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Former CIA, military officials bash Tom Cotton over ‘torture’

Conservative Review

Thursday’s news of a potential Trump Cabinet shuffle is exciting conservatives, with an indication that CIA Director Mike Pompeo could be tapped to replace the failing Secretary of State Rex Tillerson.

But it’s upsetting others, as Sen. Tom Cotton, R-Ark., has been floated as a possible Pompeo replacement at the Central Intelligence Agency.

Sen. Cotton’s rumored appointment has disturbed opponents of waterboarding. One former CIA interrogator, who spoke to the Daily Beast, panned Cotton as “wholly unfit to be CIA director” over Cotton’s belief in the effectiveness of waterboarding.

“Those of us with some knowledge and objectivity have pointed out endlessly that torture does not work, is illegal, is unnecessary and harms the perpetrators of it,” retired CIA operations officer Glenn Carle said.

“Waterboarding isn’t torture,” Cotton told CNN last November, amid heated debate over the enhanced interrogation technique.

"If experienced, intelligence professionals come to the president of the United States and say, 'we think this terrorist has critical information and we need to obtain it, and this is the only way we can obtain it,' that's a tough call but the presidency is a tough job and if you're not willing to make those tough calls, then you shouldn't seek the office. Donald Trump is a pretty tough guy and he's ready to make those tough calls,” he said.

“Tom Cotton at present remains clueless about torture. He seems to base his beliefs on the efficacy of torture on B-movies and dog-eared Tom Clancy novels,” former Navy interrogation-resistance instructor Malcolm Nance told the Daily Beast.

There are, of course, experts who think differently. James Mitchell, the CIA officer who personally interrogated 9/11 mastermind Khalid Sheikh Mohammed, believes that enhanced interrogation techniques were instrumental in breaking “KSM.”

“In our case, it is not as if we had unlimited time to see if we could buddy up to terrorists to find out if another attack was on the horizon,” Mitchell wrote in an op-ed for The Wall Street Journal last year.

“For example, not long after 9/11 the CIA was told of an al-Qaeda effort to obtain nuclear fissionable material. When KSM was captured in 2003, we asked whether another major attack was in the works, and he responded, ‘soon you will know.’ We didn’t have time to dither.”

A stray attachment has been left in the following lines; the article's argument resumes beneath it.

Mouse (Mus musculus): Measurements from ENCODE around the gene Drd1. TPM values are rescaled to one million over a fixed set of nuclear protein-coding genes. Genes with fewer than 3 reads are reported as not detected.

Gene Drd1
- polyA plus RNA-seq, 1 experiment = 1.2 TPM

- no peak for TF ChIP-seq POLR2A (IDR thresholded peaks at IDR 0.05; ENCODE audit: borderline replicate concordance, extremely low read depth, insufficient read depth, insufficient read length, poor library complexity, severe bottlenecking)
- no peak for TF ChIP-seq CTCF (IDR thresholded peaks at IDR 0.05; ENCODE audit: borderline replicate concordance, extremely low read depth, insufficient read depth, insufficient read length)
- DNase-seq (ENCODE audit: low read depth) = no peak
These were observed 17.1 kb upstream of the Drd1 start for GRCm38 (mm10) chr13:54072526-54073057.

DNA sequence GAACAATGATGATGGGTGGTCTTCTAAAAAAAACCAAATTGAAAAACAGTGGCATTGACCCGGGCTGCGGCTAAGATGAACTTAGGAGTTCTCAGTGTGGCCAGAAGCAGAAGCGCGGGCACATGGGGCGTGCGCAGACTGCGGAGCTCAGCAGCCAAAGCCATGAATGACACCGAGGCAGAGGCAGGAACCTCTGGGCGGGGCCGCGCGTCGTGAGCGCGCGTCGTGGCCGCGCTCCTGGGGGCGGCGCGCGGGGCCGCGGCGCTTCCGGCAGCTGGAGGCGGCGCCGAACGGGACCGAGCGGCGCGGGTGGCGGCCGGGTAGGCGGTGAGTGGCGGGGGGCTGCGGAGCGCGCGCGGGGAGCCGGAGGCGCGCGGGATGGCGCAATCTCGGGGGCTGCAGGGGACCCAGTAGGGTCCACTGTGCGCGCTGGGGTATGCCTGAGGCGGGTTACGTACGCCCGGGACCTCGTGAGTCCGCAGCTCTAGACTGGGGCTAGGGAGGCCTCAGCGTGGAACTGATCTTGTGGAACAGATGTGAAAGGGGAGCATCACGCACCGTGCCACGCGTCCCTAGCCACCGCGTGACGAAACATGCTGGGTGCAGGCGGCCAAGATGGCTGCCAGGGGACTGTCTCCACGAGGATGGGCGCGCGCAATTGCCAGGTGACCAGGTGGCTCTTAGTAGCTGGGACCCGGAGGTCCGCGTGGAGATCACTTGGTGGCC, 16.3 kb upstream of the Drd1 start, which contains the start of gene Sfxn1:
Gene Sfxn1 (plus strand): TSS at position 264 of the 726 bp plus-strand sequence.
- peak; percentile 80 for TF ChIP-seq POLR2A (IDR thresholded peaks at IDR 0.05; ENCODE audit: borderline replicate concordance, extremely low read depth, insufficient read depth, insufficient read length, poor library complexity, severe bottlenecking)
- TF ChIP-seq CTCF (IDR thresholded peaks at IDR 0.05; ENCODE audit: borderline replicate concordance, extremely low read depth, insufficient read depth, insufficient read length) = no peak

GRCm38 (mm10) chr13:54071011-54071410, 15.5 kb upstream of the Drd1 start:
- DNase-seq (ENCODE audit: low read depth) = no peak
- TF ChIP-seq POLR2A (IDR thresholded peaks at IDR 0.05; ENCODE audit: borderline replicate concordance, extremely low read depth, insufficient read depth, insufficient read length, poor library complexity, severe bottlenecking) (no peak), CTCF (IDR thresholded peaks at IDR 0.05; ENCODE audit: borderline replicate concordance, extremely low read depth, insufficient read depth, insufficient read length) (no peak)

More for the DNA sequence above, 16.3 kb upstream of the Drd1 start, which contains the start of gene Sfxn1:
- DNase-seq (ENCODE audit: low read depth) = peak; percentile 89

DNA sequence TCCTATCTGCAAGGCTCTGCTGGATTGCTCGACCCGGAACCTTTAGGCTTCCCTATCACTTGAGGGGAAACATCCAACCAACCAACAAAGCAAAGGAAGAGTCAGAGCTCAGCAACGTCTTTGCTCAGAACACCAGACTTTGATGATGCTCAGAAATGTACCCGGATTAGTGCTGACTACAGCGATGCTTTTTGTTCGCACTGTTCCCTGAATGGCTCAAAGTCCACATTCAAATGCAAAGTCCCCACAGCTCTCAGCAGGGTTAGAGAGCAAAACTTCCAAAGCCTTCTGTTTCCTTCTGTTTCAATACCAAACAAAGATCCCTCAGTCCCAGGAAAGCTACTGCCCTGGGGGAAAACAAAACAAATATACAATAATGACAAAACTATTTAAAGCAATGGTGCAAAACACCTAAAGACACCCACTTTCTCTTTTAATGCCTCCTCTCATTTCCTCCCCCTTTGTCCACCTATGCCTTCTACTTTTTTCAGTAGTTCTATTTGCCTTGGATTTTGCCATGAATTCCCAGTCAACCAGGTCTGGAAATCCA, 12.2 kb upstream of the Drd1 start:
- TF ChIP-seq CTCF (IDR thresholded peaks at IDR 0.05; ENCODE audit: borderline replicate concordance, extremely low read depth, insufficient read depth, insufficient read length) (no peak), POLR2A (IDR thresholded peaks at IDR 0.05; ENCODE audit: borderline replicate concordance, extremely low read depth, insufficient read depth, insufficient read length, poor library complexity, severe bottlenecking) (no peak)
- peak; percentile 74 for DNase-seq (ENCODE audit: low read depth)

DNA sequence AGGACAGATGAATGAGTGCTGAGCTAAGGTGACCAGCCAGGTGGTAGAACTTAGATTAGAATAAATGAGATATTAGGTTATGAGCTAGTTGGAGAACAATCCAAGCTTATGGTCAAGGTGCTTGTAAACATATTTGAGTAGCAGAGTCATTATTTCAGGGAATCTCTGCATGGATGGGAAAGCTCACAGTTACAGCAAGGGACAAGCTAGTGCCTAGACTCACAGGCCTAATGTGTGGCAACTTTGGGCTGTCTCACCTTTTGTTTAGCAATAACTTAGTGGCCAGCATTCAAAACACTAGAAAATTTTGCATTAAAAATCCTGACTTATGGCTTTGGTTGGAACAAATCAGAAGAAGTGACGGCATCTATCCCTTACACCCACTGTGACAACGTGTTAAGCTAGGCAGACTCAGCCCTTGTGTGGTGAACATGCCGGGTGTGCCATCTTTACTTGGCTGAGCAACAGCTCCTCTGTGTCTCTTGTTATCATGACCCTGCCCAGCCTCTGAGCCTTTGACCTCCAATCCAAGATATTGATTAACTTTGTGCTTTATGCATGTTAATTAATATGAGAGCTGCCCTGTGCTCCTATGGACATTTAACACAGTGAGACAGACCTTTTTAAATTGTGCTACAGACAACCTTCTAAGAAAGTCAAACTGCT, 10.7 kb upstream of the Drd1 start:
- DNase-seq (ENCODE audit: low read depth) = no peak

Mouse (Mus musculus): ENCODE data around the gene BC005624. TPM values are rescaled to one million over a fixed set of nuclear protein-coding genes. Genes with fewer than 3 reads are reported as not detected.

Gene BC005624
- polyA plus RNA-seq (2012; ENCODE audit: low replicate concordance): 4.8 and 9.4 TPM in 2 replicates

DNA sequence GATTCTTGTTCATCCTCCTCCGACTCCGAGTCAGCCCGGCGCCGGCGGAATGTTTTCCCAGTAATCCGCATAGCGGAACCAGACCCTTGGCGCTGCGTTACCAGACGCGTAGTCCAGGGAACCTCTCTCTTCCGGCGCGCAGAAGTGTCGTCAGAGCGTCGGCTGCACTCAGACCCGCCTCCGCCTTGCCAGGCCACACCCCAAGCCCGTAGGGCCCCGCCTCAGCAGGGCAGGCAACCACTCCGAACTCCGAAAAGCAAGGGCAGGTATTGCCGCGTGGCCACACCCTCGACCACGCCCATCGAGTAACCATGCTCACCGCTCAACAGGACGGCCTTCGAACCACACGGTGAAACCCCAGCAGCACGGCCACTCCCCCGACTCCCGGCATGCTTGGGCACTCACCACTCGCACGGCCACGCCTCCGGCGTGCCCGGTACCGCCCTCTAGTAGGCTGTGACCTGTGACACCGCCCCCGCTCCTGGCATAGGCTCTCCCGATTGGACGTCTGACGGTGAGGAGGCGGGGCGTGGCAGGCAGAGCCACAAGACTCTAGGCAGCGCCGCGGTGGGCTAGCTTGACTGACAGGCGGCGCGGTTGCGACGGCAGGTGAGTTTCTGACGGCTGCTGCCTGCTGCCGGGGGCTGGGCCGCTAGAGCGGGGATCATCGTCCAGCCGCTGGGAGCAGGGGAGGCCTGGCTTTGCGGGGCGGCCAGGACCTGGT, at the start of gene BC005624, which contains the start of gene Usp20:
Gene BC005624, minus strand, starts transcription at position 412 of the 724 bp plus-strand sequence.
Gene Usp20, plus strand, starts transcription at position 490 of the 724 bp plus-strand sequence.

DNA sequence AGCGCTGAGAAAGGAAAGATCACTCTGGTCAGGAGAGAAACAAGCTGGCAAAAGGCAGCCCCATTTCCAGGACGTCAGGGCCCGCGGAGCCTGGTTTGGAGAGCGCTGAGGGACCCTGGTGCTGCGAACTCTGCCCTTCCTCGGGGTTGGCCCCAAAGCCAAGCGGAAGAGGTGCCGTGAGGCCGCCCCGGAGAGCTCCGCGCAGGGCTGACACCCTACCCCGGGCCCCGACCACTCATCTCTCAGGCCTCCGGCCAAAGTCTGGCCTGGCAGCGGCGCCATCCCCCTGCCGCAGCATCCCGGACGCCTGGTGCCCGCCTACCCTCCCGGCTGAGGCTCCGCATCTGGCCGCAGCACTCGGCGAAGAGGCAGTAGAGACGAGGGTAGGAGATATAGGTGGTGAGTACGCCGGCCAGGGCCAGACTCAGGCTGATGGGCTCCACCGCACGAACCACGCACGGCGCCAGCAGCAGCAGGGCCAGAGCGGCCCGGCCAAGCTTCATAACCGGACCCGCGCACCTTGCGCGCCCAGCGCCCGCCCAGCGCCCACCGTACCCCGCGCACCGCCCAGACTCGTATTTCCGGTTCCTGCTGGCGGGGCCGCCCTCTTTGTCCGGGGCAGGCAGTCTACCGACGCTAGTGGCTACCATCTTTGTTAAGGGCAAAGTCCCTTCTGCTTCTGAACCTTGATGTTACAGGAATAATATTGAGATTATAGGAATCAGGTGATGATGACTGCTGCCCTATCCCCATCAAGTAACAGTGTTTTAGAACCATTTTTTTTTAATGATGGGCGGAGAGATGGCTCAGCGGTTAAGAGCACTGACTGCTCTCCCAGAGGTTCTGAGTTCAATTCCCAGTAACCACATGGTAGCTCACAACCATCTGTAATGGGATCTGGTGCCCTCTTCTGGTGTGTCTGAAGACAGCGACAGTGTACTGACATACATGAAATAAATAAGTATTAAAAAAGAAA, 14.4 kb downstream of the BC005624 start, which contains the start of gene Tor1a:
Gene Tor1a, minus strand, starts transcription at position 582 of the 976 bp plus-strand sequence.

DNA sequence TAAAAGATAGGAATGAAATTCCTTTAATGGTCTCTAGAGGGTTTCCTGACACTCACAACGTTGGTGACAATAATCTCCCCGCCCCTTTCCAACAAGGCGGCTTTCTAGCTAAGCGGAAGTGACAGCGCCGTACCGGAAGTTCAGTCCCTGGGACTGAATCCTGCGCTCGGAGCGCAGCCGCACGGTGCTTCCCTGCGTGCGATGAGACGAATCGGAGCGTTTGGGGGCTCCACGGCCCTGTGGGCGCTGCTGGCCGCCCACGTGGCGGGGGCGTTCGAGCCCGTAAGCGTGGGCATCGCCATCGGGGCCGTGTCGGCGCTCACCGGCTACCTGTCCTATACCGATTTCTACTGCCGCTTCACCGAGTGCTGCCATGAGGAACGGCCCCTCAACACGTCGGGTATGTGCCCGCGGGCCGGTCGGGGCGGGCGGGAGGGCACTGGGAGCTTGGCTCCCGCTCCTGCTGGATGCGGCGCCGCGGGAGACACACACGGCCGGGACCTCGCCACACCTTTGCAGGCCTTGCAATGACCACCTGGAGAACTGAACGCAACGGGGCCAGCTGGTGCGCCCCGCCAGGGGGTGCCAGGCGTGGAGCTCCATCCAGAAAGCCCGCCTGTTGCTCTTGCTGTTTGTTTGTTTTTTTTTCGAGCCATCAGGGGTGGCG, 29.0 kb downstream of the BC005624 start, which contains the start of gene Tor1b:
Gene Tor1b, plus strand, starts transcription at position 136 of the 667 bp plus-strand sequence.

In this same op-ed, Mitchell also criticized a 2014 Senate Intelligence Committee report that purports to show waterboarding was ineffective torture.

“Critics will point to the 2014 Senate Intelligence Committee report that declared enhanced interrogation didn’t work. The investigation cost $40 million and took five years, yet investigators didn’t even speak to anyone involved in the program. Anyway, a report produced by an extremely partisan congressional committee deserves skepticism to begin with,” Mitchell wrote.

Mitchell personally waterboarded the only three terrorists known to be subjected to the tactic by the CIA, and was waterboarded himself. He is convinced it is not torture.

“I volunteered to be waterboarded myself and can assure you that it is not a pleasant experience. But no one volunteers to be tortured,” he said.

Mitchell isn’t the only one who’s volunteered. Around Christmas last year, CRTV host Steven Crowder hosted a CRTV subscription telethon in which he was waterboarded by Special Forces operator and former UFC fighter Tim Kennedy.  

“It’s not pleasant,” Crowder said after the experience. 


“No. I don’t [think it’s torture],” Crowder stated to CR, when asked for comment. “Well I should clarify. I can’t speak to the legal definition and the practice’s history. But I fully support it as an interrogation technique.”

If Sen. Cotton is indeed nominated to lead the CIA, the topic of waterboarding will no doubt surface in his confirmation hearings and once again become the subject of a national debate.

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